[+]  A.  Temporal phrases

Before we can discuss the question of which analysis in (53) and (54) is to be preferred we have to discuss the main facts. Example (55) provides some finite adverbial temporal clauses that illustrate the anteriority relation before: the event expressed by the main clause precedes the event expressed by the adverbial clause. Examples (55a) and (55b) differ in that the event time of the main clause is preferably construed as a specific point on the time line in the former and as an interval in the latter case. Example (55c) has an “irrealis/future tense” flavor, which may account for the fact that the verb cannot readily be in the past tense. The primed examples show that the complementizer-like element dat can be dropped in (55a&b), but not in (55c).

Example 55
before
a. voordat hij vertrekt/vertrok
  before.that  he leaves/left
  'before he leaves/left'
a'. voor hij vertrekt/vertrok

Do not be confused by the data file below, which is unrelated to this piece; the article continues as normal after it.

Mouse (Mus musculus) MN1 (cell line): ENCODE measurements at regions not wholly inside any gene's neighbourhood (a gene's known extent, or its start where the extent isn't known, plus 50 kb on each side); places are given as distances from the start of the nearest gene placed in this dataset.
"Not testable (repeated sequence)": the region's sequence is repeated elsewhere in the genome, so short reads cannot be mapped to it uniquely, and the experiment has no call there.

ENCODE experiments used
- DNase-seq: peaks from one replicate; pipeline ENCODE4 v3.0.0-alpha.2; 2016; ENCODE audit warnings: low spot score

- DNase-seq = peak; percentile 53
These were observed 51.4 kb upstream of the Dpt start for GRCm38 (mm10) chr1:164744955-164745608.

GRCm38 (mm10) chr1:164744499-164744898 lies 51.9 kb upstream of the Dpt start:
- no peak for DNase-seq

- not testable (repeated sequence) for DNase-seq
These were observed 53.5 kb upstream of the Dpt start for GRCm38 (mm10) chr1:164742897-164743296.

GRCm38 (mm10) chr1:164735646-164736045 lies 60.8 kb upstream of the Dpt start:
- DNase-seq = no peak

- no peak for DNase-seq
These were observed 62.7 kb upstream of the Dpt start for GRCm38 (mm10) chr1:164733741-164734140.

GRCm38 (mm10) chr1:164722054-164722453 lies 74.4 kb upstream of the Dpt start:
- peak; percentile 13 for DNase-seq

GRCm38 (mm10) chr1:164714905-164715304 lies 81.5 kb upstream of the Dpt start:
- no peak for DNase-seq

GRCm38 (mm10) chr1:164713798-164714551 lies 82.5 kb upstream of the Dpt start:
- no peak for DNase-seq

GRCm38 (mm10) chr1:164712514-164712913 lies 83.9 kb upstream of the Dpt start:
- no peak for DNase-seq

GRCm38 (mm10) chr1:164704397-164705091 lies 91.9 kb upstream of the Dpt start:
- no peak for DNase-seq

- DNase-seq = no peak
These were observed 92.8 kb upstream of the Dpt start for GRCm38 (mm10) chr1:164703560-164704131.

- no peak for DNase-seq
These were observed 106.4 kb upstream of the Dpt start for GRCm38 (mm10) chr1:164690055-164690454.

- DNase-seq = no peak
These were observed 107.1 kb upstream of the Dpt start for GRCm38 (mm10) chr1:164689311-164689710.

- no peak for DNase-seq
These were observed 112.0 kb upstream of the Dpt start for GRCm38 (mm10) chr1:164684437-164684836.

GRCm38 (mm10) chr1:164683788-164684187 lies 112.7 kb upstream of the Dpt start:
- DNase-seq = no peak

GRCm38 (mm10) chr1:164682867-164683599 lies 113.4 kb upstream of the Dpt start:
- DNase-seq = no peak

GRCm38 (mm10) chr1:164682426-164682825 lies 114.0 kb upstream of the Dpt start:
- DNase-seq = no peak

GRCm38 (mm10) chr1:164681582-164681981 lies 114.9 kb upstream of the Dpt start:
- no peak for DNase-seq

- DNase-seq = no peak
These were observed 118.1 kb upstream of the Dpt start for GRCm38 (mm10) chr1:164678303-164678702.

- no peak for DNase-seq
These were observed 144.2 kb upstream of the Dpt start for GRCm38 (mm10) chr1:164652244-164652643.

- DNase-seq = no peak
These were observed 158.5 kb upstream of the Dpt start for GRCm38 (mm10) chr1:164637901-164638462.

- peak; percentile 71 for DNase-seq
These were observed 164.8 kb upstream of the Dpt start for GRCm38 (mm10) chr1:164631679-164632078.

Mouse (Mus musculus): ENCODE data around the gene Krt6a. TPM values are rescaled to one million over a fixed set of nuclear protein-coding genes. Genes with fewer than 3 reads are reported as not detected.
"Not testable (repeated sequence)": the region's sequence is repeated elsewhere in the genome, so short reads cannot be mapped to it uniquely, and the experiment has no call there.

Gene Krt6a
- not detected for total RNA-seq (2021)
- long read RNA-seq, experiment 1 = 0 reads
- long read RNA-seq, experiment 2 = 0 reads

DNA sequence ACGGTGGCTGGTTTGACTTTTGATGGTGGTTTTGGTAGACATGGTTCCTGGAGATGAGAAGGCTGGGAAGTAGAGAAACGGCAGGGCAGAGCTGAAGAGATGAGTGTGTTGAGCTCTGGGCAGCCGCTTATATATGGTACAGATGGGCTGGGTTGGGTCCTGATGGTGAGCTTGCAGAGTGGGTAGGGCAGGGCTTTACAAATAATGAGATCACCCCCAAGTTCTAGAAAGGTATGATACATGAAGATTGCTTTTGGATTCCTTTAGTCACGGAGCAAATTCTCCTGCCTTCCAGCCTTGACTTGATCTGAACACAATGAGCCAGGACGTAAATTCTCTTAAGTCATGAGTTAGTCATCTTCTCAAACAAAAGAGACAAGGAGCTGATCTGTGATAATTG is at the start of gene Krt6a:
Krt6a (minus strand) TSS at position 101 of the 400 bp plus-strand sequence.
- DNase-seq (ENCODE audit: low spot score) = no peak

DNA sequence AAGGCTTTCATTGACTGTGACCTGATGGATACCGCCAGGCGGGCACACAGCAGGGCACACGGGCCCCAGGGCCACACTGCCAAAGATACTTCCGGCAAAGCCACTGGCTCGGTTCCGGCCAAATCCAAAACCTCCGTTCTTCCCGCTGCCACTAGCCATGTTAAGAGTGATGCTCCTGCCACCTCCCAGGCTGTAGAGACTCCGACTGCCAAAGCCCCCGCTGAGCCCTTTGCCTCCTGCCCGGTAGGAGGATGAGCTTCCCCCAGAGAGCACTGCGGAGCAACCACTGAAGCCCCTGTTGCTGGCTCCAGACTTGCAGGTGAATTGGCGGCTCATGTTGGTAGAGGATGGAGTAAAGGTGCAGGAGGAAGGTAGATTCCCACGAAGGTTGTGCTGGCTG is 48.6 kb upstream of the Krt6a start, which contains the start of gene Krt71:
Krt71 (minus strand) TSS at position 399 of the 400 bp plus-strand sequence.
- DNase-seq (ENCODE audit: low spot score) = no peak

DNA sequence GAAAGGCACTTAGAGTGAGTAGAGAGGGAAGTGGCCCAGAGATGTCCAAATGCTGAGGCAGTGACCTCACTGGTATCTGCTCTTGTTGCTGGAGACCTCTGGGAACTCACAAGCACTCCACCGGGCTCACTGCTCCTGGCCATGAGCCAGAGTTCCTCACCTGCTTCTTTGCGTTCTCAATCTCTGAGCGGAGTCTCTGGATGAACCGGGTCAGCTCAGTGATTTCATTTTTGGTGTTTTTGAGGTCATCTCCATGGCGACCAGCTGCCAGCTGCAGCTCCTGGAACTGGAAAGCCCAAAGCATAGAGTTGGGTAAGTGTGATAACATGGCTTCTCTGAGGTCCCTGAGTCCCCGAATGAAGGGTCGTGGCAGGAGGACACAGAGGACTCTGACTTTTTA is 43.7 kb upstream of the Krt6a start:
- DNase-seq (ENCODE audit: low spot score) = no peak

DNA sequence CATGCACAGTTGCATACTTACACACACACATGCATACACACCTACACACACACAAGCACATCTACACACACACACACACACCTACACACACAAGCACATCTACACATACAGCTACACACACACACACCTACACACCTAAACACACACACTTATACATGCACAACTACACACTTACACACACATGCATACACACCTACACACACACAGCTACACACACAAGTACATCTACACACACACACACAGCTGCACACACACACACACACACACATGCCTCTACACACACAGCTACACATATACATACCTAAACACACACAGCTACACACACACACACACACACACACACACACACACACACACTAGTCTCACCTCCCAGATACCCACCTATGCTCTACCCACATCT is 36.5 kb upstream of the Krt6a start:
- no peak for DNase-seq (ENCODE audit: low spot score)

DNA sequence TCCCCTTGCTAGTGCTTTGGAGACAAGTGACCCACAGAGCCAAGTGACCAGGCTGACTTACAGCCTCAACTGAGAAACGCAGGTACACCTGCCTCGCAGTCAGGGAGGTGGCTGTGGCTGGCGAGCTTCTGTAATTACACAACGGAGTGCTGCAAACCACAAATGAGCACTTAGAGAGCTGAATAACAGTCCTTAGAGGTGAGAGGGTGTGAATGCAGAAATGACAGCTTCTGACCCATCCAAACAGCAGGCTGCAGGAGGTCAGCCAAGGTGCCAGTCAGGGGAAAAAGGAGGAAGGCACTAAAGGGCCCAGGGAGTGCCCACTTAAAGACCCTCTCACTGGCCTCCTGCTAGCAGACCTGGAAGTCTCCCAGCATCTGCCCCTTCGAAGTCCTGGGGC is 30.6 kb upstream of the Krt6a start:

b. totdat hij vertrekt/vertrok
  until.that  he  leaves/left
  'until he leaves/left'
b'. tot hij vertrekt/vertrok
c. tegen dat hij vertrekt/?vertrok
  close.to  that  he left/leaves
  'close to the moment that he leaves'
c'. * tegen hij vertrekt/vertrok

The examples in (56) illustrate the simultaneousness relation. The contrast between the primeless and primed examples shows that in this case the complementizer-like element dat cannot be realized. Examples (56a) and (56b) again seem to differ in that the event time of the main clause is preferably construed as a specific point on the time line in the former and as an interval in the latter case. The unacceptability of (56a') with the verb in the present tense is due to the fact that toen can only refer to a position on the time line preceding the speech time. Example (56c) clearly has an “irrealis/future tense” interpretation, which straightforwardly accounts for the fact that the verb cannot be in the past tense.